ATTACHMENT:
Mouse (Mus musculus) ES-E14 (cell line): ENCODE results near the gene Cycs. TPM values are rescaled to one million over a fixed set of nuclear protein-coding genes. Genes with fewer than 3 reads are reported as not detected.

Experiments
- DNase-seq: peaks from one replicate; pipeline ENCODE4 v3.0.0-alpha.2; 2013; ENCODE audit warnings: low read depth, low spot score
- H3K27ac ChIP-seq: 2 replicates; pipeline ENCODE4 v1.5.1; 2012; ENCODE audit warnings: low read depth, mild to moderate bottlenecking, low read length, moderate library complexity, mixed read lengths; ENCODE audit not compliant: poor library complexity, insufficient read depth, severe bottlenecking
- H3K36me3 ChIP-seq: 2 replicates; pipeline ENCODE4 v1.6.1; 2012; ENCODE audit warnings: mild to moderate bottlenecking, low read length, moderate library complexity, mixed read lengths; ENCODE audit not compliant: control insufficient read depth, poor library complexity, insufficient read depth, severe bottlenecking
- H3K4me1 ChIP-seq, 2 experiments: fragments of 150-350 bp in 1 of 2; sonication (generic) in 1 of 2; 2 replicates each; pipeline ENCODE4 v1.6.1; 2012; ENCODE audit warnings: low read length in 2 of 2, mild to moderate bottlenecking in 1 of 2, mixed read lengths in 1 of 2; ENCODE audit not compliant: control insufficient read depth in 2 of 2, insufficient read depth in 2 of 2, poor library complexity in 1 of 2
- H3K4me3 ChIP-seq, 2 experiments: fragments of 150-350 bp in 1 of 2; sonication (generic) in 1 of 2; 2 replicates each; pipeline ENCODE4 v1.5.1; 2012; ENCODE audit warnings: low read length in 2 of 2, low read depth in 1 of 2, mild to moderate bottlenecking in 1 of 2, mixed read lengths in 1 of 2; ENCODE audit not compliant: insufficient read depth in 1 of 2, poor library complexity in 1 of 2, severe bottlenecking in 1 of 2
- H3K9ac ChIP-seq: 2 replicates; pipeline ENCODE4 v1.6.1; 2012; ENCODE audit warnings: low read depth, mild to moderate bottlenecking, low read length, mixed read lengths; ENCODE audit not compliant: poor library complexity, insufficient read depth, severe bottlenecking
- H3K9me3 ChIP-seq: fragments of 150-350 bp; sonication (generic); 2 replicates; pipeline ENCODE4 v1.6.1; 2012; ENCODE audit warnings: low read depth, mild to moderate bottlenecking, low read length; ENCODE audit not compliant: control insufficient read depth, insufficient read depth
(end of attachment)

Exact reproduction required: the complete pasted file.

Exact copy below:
Mouse (Mus musculus) ES-E14 (cell line): ENCODE results near the gene Cycs. TPM values are rescaled to one million over a fixed set of nuclear protein-coding genes. Genes with fewer than 3 reads are reported as not detected.

Experiments
- DNase-seq: peaks from one replicate; pipeline ENCODE4 v3.0.0-alpha.2; 2013; ENCODE audit warnings: low read depth, low spot score
- H3K27ac ChIP-seq: 2 replicates; pipeline ENCODE4 v1.5.1; 2012; ENCODE audit warnings: low read depth, mild to moderate bottlenecking, low read length, moderate library complexity, mixed read lengths; ENCODE audit not compliant: poor library complexity, insufficient read depth, severe bottlenecking
- H3K36me3 ChIP-seq: 2 replicates; pipeline ENCODE4 v1.6.1; 2012; ENCODE audit warnings: mild to moderate bottlenecking, low read length, moderate library complexity, mixed read lengths; ENCODE audit not compliant: control insufficient read depth, poor library complexity, insufficient read depth, severe bottlenecking
- H3K4me1 ChIP-seq, 2 experiments: fragments of 150-350 bp in 1 of 2; sonication (generic) in 1 of 2; 2 replicates each; pipeline ENCODE4 v1.6.1; 2012; ENCODE audit warnings: low read length in 2 of 2, mild to moderate bottlenecking in 1 of 2, mixed read lengths in 1 of 2; ENCODE audit not compliant: control insufficient read depth in 2 of 2, insufficient read depth in 2 of 2, poor library complexity in 1 of 2
- H3K4me3 ChIP-seq, 2 experiments: fragments of 150-350 bp in 1 of 2; sonication (generic) in 1 of 2; 2 replicates each; pipeline ENCODE4 v1.5.1; 2012; ENCODE audit warnings: low read length in 2 of 2, low read depth in 1 of 2, mild to moderate bottlenecking in 1 of 2, mixed read lengths in 1 of 2; ENCODE audit not compliant: insufficient read depth in 1 of 2, poor library complexity in 1 of 2, severe bottlenecking in 1 of 2
- H3K9ac ChIP-seq: 2 replicates; pipeline ENCODE4 v1.6.1; 2012; ENCODE audit warnings: low read depth, mild to moderate bottlenecking, low read length, mixed read lengths; ENCODE audit not compliant: poor library complexity, insufficient read depth, severe bottlenecking
- H3K9me3 ChIP-seq: fragments of 150-350 bp; sonication (generic); 2 replicates; pipeline ENCODE4 v1.6.1; 2012; ENCODE audit warnings: low read depth, mild to moderate bottlenecking, low read length; ENCODE audit not compliant: control insufficient read depth, insufficient read depth